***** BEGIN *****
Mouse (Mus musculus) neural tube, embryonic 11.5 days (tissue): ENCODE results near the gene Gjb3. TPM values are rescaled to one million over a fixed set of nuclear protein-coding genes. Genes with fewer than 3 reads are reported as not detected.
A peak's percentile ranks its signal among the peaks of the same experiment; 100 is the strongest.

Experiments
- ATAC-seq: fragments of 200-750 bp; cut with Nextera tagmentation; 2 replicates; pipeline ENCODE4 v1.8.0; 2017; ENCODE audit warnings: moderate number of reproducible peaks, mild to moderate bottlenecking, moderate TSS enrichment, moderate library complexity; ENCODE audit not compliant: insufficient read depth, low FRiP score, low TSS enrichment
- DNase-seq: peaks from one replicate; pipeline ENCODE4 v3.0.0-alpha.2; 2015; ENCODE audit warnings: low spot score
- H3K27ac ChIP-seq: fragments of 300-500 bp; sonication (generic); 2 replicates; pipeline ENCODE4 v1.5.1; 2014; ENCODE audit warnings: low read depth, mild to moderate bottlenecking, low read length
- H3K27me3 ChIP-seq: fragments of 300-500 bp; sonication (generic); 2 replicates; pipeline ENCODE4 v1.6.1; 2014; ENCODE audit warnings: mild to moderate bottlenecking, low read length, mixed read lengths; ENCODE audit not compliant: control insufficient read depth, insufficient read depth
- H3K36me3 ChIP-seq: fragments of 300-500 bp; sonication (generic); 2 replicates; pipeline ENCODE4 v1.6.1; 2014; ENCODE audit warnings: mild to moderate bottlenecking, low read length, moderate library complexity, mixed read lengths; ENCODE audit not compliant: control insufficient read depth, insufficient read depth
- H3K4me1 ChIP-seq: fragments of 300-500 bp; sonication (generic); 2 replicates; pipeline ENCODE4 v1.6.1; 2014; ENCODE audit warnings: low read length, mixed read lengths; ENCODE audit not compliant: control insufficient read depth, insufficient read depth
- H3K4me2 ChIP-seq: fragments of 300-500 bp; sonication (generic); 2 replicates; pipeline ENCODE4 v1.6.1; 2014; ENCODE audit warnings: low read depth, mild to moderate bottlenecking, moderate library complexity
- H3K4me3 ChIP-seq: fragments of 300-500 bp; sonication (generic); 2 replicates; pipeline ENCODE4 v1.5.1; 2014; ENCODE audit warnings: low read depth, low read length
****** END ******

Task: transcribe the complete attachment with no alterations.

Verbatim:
Mouse (Mus musculus) neural tube, embryonic 11.5 days (tissue): ENCODE results near the gene Gjb3. TPM values are rescaled to one million over a fixed set of nuclear protein-coding genes. Genes with fewer than 3 reads are reported as not detected.
A peak's percentile ranks its signal among the peaks of the same experiment; 100 is the strongest.

Experiments
- ATAC-seq: fragments of 200-750 bp; cut with Nextera tagmentation; 2 replicates; pipeline ENCODE4 v1.8.0; 2017; ENCODE audit warnings: moderate number of reproducible peaks, mild to moderate bottlenecking, moderate TSS enrichment, moderate library complexity; ENCODE audit not compliant: insufficient read depth, low FRiP score, low TSS enrichment
- DNase-seq: peaks from one replicate; pipeline ENCODE4 v3.0.0-alpha.2; 2015; ENCODE audit warnings: low spot score
- H3K27ac ChIP-seq: fragments of 300-500 bp; sonication (generic); 2 replicates; pipeline ENCODE4 v1.5.1; 2014; ENCODE audit warnings: low read depth, mild to moderate bottlenecking, low read length
- H3K27me3 ChIP-seq: fragments of 300-500 bp; sonication (generic); 2 replicates; pipeline ENCODE4 v1.6.1; 2014; ENCODE audit warnings: mild to moderate bottlenecking, low read length, mixed read lengths; ENCODE audit not compliant: control insufficient read depth, insufficient read depth
- H3K36me3 ChIP-seq: fragments of 300-500 bp; sonication (generic); 2 replicates; pipeline ENCODE4 v1.6.1; 2014; ENCODE audit warnings: mild to moderate bottlenecking, low read length, moderate library complexity, mixed read lengths; ENCODE audit not compliant: control insufficient read depth, insufficient read depth
- H3K4me1 ChIP-seq: fragments of 300-500 bp; sonication (generic); 2 replicates; pipeline ENCODE4 v1.6.1; 2014; ENCODE audit warnings: low read length, mixed read lengths; ENCODE audit not compliant: control insufficient read depth, insufficient read depth
- H3K4me2 ChIP-seq: fragments of 300-500 bp; sonication (generic); 2 replicates; pipeline ENCODE4 v1.6.1; 2014; ENCODE audit warnings: low read depth, mild to moderate bottlenecking, moderate library complexity
- H3K4me3 ChIP-seq: fragments of 300-500 bp; sonication (generic); 2 replicates; pipeline ENCODE4 v1.5.1; 2014; ENCODE audit warnings: low read depth, low read length